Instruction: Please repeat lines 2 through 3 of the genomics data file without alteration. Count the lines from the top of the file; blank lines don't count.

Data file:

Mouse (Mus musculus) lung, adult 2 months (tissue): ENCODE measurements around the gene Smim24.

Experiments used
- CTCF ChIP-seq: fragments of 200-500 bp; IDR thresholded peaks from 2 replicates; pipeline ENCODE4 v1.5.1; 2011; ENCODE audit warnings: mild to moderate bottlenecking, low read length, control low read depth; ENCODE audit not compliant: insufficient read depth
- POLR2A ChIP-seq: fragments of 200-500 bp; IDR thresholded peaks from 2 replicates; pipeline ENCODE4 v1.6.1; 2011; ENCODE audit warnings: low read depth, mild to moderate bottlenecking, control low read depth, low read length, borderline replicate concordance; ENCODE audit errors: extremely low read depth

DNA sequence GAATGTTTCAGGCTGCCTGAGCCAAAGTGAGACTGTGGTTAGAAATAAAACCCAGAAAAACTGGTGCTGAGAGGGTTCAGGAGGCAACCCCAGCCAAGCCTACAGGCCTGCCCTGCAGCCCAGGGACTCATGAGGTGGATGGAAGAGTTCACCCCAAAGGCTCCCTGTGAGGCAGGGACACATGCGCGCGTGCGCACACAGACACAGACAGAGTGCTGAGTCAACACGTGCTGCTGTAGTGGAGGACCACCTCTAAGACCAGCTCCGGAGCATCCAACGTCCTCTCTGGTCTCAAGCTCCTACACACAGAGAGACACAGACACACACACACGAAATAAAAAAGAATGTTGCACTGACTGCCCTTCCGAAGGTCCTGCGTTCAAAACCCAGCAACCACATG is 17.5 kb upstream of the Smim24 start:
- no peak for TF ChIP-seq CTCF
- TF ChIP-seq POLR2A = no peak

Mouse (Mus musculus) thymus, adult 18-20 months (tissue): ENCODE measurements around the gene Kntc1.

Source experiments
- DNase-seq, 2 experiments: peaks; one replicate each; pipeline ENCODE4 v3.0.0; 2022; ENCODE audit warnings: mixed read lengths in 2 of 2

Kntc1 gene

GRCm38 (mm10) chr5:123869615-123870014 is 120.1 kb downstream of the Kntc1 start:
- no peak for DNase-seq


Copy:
Experiments used
- CTCF ChIP-seq: fragments of 200-500 bp; IDR thresholded peaks from 2 replicates; pipeline ENCODE4 v1.5.1; 2011; ENCODE audit warnings: mild to moderate bottlenecking, low read length, control low read depth; ENCODE audit not compliant: insufficient read depth